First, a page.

High cholesterol: Nutritionist reveals top prevention tips
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High cholesterol refers to there being an imbalance of good and bad cholesterol, with the scales weighed down by the latter. This is because cholesterol can build up in the artery wall, restricting the blood flow to your heart, brain and the rest of your body.
It also increases the risk of a blood clot developing somewhere in your body, said the NHS.
The health body added: “Your risk of developing coronary heart disease also rises as your blood’s cholesterol level increases.
“This can cause pain in your chest or arm during stress or physical activity (angina).”
What causes high cholesterol
An unhealthy diet – in particular, eating high levels of saturated fat
Smoking – a chemical called acrolin, found in cigarettes, stops HDL transporting cholesterol from fatty deposits to the liver, leading to narrowing of the arteries (atherosclerosis)
Having diabetes or high blood pressure
Having a family history of stroke or heart disease
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A high level of cholesterol in the blood doesn’t have obvious symptoms, but it can increase your risk for conditions that do have symptoms, including angina caused by heart disease, high blood pressure, stroke, and other circulatory ailments.
If you detect soft, yellowish skin growths on yourself or on your children, ask about being tested for high cholesterol.
You should also contact your doctor if you develop symptoms of heart disease, stroke, or atherosclerosis in other blood vessels, such as left-sided chest pain, pressure, or fullness; dizziness; unsteady gait; slurred speech; or pain in the lower legs.
Any of these conditions may be associated with high cholesterol, and each requires immediate medical intervention.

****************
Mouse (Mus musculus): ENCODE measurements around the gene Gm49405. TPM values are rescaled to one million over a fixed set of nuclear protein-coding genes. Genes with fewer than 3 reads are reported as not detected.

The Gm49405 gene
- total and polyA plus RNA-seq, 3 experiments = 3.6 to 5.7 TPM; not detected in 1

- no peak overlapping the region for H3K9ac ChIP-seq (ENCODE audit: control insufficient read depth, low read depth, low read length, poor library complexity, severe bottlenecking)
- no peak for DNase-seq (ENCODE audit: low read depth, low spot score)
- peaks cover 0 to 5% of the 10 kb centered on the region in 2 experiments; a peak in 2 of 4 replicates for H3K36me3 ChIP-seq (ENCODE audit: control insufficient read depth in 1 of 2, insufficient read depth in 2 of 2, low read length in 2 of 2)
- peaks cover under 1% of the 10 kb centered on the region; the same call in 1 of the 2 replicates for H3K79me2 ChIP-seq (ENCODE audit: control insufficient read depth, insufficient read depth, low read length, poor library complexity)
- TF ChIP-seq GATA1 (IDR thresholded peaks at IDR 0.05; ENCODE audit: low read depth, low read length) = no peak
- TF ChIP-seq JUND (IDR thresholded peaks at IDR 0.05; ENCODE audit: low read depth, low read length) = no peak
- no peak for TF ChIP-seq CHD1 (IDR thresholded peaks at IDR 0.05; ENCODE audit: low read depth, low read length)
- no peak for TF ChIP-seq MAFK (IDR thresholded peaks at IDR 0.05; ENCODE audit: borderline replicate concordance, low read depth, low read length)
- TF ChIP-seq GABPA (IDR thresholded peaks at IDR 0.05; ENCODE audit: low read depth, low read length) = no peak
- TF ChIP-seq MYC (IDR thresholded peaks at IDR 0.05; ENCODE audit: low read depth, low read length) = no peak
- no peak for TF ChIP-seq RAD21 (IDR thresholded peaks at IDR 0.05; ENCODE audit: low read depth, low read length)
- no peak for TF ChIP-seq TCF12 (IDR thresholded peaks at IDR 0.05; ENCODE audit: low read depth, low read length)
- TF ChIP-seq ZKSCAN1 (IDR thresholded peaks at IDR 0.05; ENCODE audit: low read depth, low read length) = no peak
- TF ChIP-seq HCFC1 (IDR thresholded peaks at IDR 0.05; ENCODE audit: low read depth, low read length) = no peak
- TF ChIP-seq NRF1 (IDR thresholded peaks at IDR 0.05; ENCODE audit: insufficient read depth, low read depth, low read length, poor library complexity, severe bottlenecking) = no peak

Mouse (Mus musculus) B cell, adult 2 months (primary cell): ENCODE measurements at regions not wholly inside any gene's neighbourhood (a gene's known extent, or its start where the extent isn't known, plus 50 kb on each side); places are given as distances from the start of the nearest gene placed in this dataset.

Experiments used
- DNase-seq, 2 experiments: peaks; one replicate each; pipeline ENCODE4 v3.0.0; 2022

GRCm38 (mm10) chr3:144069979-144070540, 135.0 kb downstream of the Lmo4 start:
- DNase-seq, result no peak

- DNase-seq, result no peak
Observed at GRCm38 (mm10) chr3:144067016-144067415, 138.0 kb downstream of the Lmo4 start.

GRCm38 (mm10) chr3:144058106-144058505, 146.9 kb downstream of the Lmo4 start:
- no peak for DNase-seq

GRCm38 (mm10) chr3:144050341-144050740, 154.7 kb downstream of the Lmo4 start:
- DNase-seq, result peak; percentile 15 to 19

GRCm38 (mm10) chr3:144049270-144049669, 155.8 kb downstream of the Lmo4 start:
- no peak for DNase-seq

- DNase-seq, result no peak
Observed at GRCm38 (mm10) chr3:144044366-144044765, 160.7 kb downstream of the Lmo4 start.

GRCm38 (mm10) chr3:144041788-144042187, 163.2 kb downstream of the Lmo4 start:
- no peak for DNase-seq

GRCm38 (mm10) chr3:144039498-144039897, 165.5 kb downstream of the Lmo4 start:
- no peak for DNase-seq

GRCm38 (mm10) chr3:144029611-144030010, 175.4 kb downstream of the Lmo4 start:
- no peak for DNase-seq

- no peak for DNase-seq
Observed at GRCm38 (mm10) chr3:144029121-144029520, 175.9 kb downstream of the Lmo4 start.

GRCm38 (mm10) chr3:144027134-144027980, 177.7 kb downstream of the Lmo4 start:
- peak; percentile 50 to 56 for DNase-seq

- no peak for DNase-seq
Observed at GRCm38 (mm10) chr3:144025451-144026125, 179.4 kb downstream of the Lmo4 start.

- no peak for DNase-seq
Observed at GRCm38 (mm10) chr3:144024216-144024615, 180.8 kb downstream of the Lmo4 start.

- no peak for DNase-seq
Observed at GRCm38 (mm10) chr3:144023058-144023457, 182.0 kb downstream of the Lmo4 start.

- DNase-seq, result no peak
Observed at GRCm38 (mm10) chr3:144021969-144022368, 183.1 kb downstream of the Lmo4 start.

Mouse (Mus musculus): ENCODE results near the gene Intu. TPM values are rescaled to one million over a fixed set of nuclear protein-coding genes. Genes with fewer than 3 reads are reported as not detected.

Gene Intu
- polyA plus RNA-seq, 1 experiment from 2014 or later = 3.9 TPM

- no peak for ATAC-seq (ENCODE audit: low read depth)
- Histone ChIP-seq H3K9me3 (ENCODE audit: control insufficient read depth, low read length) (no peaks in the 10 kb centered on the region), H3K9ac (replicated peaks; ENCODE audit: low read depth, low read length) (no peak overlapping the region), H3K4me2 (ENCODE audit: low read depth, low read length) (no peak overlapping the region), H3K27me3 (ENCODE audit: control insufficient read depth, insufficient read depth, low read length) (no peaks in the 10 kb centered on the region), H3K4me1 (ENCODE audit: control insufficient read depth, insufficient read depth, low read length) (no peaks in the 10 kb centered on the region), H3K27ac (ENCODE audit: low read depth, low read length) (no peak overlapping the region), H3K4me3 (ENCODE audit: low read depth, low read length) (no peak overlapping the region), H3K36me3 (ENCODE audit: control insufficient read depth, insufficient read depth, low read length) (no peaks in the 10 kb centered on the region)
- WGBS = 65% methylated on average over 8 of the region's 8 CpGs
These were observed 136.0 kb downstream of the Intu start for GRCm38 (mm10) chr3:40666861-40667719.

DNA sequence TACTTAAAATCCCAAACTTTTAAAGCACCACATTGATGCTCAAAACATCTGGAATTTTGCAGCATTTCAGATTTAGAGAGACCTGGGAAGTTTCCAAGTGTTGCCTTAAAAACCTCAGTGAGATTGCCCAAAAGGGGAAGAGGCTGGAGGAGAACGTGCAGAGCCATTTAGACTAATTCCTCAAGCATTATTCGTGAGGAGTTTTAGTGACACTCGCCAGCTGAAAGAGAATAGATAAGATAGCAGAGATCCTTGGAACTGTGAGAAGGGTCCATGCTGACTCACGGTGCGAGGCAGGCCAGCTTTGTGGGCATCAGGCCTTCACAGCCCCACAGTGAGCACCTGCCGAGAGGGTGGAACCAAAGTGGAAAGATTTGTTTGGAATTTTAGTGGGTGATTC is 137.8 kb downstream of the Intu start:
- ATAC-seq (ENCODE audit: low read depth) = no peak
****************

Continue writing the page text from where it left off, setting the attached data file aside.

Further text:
Bad cholesterol can build up on the walls of the blood vessels.
This build-up of low-density lipoprotein (LDL) is called “plaque”, which hardens over time, making the insides of the vessels narrow.
As a result, the blood flow to the heart can be restricted, which can lead to heart disease.
Fortunately, there are things you can do to help lower bad (LDL) cholesterol.
Dietician Helen Bond said: “Cholesterol can change quite quickly, which is why exercise and eating healthy should be embedded into your everyday routine.
“But we’re talking a few weeks, rather than days – the odd meal or day where you eat a bit more than usual (including too much saturated fat) won’t make a difference to your cholesterol levels in the long run, but if your healthy eating and exercise habits have totally gone out the window during the lockdown, this could have a big impact on your cholesterol levels and your weight.
“Therefore, if your habits have changed over lockdown, now’s the time to reinstate healthy eating habits and get daily exercise (within UK Government guidelines to stay active and stay safe) before those new overindulgences become a habit that’s hard to break.”
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